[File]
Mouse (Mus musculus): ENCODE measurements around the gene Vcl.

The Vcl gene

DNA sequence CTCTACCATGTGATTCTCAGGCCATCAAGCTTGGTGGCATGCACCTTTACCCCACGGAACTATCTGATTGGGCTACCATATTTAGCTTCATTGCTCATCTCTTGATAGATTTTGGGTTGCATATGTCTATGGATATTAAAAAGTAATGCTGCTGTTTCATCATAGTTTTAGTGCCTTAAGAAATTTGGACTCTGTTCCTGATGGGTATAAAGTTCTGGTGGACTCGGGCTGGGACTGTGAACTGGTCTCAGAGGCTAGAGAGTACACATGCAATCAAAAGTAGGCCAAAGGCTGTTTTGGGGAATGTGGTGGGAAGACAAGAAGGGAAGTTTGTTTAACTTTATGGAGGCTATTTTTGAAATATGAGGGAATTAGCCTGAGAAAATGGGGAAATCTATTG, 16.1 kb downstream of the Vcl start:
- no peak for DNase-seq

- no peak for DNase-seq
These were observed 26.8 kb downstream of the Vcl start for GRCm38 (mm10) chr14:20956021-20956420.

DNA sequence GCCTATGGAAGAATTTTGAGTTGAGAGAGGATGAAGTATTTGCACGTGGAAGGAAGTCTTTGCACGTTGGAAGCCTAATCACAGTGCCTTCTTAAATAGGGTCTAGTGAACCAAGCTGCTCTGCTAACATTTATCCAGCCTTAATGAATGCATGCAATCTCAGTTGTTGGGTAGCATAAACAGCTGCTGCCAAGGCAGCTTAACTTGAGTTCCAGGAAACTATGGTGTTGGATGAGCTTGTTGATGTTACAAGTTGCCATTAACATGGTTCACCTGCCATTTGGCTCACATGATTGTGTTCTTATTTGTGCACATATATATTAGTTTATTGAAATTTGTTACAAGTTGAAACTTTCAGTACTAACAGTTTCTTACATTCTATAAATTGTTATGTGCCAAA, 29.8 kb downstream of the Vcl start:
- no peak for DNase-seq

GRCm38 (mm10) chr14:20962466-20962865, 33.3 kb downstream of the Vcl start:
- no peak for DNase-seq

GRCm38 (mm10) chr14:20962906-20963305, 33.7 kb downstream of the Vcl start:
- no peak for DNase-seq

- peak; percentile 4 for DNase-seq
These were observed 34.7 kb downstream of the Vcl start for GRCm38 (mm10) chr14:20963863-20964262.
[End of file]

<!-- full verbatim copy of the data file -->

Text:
Mouse (Mus musculus): ENCODE measurements around the gene Vcl.

The Vcl gene

DNA sequence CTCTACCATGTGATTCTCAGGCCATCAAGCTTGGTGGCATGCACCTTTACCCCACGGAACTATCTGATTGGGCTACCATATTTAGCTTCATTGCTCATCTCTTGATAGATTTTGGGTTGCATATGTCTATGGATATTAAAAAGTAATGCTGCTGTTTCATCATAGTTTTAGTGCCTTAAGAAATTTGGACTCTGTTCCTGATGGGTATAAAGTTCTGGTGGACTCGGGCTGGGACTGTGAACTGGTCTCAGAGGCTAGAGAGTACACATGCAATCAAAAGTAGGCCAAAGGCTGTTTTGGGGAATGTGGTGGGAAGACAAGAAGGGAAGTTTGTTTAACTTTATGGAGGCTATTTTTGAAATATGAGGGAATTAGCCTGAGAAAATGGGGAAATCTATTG, 16.1 kb downstream of the Vcl start:
- no peak for DNase-seq

- no peak for DNase-seq
These were observed 26.8 kb downstream of the Vcl start for GRCm38 (mm10) chr14:20956021-20956420.

DNA sequence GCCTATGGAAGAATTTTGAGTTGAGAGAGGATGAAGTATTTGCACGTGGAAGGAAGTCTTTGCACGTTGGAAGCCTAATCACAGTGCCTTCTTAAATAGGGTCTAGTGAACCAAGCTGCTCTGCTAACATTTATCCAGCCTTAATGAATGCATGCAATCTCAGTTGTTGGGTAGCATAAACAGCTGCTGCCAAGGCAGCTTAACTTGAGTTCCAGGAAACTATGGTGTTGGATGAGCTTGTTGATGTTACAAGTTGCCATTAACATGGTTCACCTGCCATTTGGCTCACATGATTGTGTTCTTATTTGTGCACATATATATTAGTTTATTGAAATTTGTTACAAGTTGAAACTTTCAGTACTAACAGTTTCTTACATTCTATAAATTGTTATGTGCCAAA, 29.8 kb downstream of the Vcl start:
- no peak for DNase-seq

GRCm38 (mm10) chr14:20962466-20962865, 33.3 kb downstream of the Vcl start:
- no peak for DNase-seq

GRCm38 (mm10) chr14:20962906-20963305, 33.7 kb downstream of the Vcl start:
- no peak for DNase-seq

- peak; percentile 4 for DNase-seq
These were observed 34.7 kb downstream of the Vcl start for GRCm38 (mm10) chr14:20963863-20964262.